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According to Chrome, my site's PHPSESSID cookie expiration is set to

Expires:    Monday, November 26, 2012 2:46:39 PM

But the session expires after only a few hours. I am calling session_start() on each page. Reading solutions offered for similar questions, I tried setting




prior to session_start() but this did not solve the problem. (Their initial values are set to 180 and 1440 respectively.)

I'm on a shared server, and another suggestion was to change the default tmp directory so it's not root (where some garbage collection process might be deleting the cookies), so I did this with

$docroot = $_SERVER['DOCUMENT_ROOT'];
$tmpdir = "$docroot/tmpx";

This does not solve the problem. (I also have the same problem in other browsers, not just Chrome.) What else might I be doing wrong?

UPDATE: I saved the file for my current session locally, then tried logging in a few hours later. While the PHPSESSID cookie in Chrome (ie, the cookie whose content is this session file's name) remains stored with a date 100 days in the future as expected, the actual session file on the server now contains no data. (It exists but it is 0 bytes instead of 192 bytes as previously.) So it looks like the session file is not getting deleted, but the contents are getting erased.

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try changing the values in php.ini or in your httpd.conf file. Some settings can not be set by ini_set(), and that may be one of them –  alecwhardy Aug 18 '12 at 20:12
Have a look at the Cookie your browser gets from your server. Also, the sessions might be purged by cron on some linux distributions, I think. –  Philipp Grassl Aug 18 '12 at 20:13
@alecwhardy: php.net/manual/en/ini.list.php -- The basic session stuff all is PHP_INI_ALL. –  Shi Aug 18 '12 at 20:19
@alecwhardy I used ini_get() to check the values after I set them with ini_set(), and got values of 25920000 and 8640000 for session.cache_expire and session.gc_maxlifetime respectively, so it does look like ini_set() is setting the values. –  jela Aug 18 '12 at 20:26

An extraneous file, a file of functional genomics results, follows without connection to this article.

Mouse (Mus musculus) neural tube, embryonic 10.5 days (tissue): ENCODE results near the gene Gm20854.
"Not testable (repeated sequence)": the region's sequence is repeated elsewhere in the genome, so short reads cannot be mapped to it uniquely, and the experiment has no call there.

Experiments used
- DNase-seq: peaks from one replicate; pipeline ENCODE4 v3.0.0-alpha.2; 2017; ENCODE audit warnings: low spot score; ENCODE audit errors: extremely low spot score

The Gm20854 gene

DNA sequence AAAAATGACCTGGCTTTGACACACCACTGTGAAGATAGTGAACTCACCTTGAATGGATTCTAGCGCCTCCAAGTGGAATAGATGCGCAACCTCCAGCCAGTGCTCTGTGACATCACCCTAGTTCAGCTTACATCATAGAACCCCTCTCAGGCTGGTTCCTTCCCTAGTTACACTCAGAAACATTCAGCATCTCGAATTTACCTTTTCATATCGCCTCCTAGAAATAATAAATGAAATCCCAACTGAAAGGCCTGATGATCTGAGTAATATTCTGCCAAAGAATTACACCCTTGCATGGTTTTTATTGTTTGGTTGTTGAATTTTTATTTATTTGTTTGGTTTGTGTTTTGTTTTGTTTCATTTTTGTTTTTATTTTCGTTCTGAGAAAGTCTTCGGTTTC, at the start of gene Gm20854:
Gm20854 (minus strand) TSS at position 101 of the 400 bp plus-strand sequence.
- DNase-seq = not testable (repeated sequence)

@PhilippGrassl I looked at the expiration date of the cookie in Chrome, and it does appear to be correct (100 days in the future). –  jela Aug 18 '12 at 20:28

2 Answers 2

up vote 1 down vote accepted

There are many possible reasons why session data is not being correctly handled. Most likely, the session is not being started on EVERY page that is loaded and uses the data. To fix this, make sure that session_start() is started on every single page that is called or redirected to. Also, if you make any changes to the session configuration (ex, ini_set()), make sure that that is applied either globally or on each any every page. To apply it globally, add

php_flag session.gc_maxlifetime <your value>
php_flag session.cache_expire <your value>

to your .htaccess file. Alternatively, you can add

ini_set("session.gc_maxlifetime", <value>);
ini_set("session.cache_expire", <value>);

directly before session_start() on every page that calls session_start().

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I found a gotcha with setting session.gc_maxlifetime via the ini_set function rather than in php.ini. On Ubuntu 14.4, perhaps all debian variants, a cron job was periodically scanning all php.ini files it could find, and extracting the biggest value for gc_maxlifetime. That value was then used to delete any files that had a modified time longer ago than that value. The upshot is that the value from php.ini is used, rather than what you set with ini_set. Symptoms were still having a cookie, but no session file. –  Nigel Atkinson May 13 '14 at 4:07

Add this before session_start():

ini_set('session.use_cookies', 1);
ini_set('session.cookie_lifetime', 300*24*60*60);

File-based sessions may be broken on your system, for any number of reasons. Try using database-based sessions and see if that fixes things.

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